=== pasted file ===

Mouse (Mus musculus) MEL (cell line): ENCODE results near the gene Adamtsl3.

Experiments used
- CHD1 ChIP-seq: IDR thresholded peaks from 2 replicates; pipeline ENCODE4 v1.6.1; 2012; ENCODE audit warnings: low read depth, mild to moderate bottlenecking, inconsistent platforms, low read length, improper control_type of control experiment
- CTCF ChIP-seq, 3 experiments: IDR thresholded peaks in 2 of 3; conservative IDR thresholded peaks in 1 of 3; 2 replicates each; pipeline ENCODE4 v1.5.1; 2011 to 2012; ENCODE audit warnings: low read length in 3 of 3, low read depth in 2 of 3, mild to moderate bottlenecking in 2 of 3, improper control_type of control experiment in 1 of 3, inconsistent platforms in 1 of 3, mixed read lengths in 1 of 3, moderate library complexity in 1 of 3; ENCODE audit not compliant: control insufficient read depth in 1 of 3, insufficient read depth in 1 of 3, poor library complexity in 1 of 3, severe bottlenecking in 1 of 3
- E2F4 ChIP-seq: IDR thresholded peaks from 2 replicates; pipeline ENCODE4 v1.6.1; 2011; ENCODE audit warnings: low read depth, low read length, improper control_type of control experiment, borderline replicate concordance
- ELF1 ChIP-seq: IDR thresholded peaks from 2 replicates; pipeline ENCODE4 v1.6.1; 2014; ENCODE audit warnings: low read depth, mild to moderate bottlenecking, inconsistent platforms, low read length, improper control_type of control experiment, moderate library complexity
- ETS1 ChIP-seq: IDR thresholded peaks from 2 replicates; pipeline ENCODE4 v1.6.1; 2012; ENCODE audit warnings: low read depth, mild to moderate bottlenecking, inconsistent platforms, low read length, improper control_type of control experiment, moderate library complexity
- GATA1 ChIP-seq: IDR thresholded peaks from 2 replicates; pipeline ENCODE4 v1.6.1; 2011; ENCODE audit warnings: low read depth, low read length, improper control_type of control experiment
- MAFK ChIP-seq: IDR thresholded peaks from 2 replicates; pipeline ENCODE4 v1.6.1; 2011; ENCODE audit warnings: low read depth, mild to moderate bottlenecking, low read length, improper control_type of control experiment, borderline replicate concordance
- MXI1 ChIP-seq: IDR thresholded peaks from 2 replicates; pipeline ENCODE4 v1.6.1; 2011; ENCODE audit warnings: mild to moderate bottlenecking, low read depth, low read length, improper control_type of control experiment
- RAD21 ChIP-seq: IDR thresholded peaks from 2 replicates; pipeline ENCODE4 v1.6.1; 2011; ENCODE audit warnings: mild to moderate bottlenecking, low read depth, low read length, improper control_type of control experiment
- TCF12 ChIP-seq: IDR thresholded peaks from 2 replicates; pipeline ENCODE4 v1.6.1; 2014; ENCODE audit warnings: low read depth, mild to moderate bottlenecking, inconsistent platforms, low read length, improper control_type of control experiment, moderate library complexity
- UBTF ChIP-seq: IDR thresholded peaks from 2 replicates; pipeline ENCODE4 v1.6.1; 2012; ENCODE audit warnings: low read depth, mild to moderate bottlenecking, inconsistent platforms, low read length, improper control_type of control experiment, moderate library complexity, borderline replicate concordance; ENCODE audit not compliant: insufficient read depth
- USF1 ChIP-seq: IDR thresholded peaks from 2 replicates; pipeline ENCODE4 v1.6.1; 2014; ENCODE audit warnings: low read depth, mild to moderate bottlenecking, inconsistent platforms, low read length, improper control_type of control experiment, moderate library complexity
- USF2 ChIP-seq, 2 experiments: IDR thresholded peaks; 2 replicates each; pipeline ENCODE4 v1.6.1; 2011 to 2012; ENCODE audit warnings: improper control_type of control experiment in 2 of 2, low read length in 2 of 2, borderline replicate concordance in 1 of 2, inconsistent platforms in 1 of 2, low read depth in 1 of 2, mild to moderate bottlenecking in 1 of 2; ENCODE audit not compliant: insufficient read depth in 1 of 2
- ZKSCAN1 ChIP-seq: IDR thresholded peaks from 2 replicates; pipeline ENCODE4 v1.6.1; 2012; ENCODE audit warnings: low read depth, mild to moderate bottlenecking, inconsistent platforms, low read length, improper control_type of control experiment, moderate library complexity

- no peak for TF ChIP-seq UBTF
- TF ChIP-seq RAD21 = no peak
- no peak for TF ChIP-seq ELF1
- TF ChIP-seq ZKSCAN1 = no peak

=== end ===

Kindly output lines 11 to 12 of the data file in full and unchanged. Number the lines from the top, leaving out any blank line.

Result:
- RAD21 ChIP-seq: IDR thresholded peaks from 2 replicates; pipeline ENCODE4 v1.6.1; 2011; ENCODE audit warnings: mild to moderate bottlenecking, low read depth, low read length, improper control_type of control experiment
- TCF12 ChIP-seq: IDR thresholded peaks from 2 replicates; pipeline ENCODE4 v1.6.1; 2014; ENCODE audit warnings: low read depth, mild to moderate bottlenecking, inconsistent platforms, low read length, improper control_type of control experiment, moderate library complexity